Molecular and Cellular Mechanisms of Vascular Development

Abstract

Blood vessels form an extensive organ system that enables gas exchange, delivers nutrients and removes waste products from tissues and is, therefore, essential for vertebrate life. Blood vessels additionally regulate leukocyte trafficking to support immune system function and transport endocrine hormones for the systemic regulation of physiological processes. During embryonic development, blood vessels also secrete cues that regulate the formation of other organs. To ensure that functional vasculature forms in the embryo, a large number of molecules regulate a wide range of cellular mechanisms that collectively act on the endothelial cells that form the inner lining of all blood vessels. These molecular and cellular mechanisms may be reactivated after birth to induce blood vessel growth that is beneficial by countering tissue ischemia or pathological if excessive or dysfunctional. Understanding developmental blood vessel growth, therefore, provides knowledge that may be used to develop new therapeutic strategies for a range of diseases.

Key Concepts

  • The circulatory system is the first organ to form during vertebrate embryogenesis and is required for the subsequent development of other organs.
  • The circulatory system is the first organ to form during vertebrate embryogenesis.
  • Proper blood vessel growth and remodeling is required for the subsequent development of other organs.
  • Blood vessel development can be studied using the embryonic mouse hindbrain and perinatal mouse retina.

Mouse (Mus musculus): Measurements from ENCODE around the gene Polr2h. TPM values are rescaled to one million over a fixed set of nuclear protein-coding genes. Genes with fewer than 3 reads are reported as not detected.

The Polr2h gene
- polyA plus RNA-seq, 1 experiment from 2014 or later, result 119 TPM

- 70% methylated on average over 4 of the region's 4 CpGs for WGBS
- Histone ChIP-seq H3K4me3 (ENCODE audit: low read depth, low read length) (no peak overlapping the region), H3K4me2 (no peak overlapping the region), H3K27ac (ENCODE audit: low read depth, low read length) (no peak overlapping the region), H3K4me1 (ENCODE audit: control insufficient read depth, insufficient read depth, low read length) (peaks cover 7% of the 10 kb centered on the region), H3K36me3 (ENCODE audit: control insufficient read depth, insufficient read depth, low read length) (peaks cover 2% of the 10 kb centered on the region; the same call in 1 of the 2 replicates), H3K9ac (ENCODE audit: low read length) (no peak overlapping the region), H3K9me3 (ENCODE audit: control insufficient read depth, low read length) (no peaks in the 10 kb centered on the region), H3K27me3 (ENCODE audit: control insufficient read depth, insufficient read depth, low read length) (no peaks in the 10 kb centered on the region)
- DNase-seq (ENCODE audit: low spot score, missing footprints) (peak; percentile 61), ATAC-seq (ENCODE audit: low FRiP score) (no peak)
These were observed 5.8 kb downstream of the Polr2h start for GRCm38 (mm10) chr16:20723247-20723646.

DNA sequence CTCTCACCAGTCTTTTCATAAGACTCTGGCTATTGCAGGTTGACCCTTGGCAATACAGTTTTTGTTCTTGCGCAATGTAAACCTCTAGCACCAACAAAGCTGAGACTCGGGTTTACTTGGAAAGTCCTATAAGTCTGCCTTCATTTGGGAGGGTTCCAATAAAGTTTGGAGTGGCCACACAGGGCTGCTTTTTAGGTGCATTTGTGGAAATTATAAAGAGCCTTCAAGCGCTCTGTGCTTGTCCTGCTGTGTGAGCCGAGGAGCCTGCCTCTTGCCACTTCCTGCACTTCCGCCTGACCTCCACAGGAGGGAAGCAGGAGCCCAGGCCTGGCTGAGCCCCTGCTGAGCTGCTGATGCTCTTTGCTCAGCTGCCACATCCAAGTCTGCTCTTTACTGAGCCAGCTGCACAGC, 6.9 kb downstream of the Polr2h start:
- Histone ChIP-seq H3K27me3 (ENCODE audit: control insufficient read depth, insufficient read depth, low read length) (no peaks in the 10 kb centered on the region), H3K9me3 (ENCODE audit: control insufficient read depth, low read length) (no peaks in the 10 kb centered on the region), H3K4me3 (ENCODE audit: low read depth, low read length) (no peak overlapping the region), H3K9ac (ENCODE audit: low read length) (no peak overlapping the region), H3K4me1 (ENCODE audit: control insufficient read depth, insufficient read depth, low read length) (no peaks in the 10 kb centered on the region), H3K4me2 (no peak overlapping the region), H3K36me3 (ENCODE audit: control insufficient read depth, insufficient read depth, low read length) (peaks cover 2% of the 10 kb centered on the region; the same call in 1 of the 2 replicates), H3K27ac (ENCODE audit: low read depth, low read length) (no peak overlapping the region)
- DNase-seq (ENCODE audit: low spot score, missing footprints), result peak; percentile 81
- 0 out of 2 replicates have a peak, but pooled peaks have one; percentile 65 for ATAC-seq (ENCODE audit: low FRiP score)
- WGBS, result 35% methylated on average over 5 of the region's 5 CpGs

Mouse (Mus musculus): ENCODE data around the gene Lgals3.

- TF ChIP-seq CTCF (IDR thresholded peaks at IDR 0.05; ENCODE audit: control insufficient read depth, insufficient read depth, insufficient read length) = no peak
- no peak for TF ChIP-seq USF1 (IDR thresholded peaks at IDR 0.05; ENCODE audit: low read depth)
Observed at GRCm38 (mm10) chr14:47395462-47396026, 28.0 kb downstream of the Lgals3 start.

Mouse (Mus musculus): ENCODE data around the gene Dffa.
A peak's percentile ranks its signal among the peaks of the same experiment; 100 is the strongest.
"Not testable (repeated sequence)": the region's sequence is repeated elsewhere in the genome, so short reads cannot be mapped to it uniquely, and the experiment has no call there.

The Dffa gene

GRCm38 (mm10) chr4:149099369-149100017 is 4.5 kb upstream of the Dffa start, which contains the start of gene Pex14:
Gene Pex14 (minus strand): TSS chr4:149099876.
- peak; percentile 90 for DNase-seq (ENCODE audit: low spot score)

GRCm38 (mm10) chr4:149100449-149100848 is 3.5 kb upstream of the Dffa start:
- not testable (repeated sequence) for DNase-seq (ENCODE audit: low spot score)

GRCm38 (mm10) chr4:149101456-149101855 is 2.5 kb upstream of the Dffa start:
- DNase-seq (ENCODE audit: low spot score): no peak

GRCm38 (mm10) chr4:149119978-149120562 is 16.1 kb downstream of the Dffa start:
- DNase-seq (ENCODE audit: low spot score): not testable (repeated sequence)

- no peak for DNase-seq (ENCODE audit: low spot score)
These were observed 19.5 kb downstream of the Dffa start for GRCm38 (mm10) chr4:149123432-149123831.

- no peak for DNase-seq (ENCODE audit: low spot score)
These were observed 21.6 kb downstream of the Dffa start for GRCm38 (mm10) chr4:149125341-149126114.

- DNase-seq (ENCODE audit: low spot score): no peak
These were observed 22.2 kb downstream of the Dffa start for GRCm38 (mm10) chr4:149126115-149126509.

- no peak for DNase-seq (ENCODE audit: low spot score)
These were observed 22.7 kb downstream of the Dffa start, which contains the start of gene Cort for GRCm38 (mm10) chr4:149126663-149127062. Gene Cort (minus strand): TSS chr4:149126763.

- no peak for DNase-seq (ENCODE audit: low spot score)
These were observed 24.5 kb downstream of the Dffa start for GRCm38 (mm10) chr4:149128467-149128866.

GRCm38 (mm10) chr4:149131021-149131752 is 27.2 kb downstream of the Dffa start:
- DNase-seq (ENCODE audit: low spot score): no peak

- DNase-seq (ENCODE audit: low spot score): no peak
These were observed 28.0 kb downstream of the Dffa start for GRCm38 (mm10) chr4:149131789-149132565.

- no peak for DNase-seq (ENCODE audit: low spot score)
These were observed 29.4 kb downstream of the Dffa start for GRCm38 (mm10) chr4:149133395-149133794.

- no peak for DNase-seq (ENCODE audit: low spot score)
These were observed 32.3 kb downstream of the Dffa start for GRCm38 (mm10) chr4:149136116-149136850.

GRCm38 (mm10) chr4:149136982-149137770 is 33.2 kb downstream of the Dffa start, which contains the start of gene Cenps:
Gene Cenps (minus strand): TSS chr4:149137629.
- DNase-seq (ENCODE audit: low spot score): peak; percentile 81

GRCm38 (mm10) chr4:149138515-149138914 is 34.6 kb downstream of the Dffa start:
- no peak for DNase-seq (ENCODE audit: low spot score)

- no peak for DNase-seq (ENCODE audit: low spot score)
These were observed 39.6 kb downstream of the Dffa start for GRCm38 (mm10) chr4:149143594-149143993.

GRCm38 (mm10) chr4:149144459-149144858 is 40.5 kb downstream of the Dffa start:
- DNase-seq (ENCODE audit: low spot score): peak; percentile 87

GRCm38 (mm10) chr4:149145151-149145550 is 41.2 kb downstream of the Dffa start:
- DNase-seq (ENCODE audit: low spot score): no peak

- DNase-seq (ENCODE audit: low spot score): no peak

• Many molecular pathways synergise to regulate blood vessel growth.
  • Elucidating the mechanisms of vascular development may advance novel therapies to treat vascular insufficiency in ischemic diseases.

Keywords: endothelial cell; angiogenesis; vasculogenesis; angioblast; erythromyeloid progenitor; neural progenitor cell; retina; brain; lung; liver; oxygen‐induced retinopathy

Figure 1. Mechanisms of blood vessel growth. (a) Vasculogenesis involves the differentiation of angioblasts into ECs and their coalescence into lumenised vascular structure. (b) Sprouting angiogenesis involves the formation of EC tip cells to drive the extension of new vessel segments from pre‐existing vessels. (c) Intussusceptive angiogenesis occurs when a blood vessel splits into two after ECs migrate to the centre of the vascular lumen to form a pillar that causes the vessel to split. (d) EMP‐derived progenitors in the circulation can insert into the vascular wall to become ECs and thereby extend the vascular surface.
Figure 2. Mouse models of developmental and pathological angiogenesis (a,b) Hindbrain angiogenesis model: (a) Schematic representation of a hindbrain dissection from an E12.5 mouse embryo. (b) Fluorescent micrograph of the SVP of an E12.5 hindbrain labelled with the EC marker isolectin B4 (IB4); scale bar 250 μm. The boxed area is shown at higher magnification on the right‐hand side; scale bar 50 μm. (c,d) Retina angiogenesis model: (c) Schematic representation of a retina dissection from a P7 mouse eye. (d) Fluorescent micrograph of a P7 retina labelled with IB4; scale bar 1 mm. The boxed area is shown at higher magnification on the right‐hand side; scale bar 100 μm. (e,f) OIR neoangiogenesis model: (e) Schematic representation of hyperoxia‐induced vaso‐obliteration on P12 and the subsequent formation of vascular tufts after return to normoxia pn P17. (f) Fluorescent micrograph of a P17 retina labelled with IB4; scale bar 1 mm. The boxed area is shown at higher magnification on the right‐hand side; scale bar 100 μm.
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Bolton, Rebecca, Naylor, Kirsty, and Ruhrberg, Christiana(Aug 2019) Molecular and Cellular Mechanisms of Vascular Development. In: eLS. John Wiley & Sons Ltd, Chichester. http://www.els.net [doi: 10.1002/9780470015902.a0028519]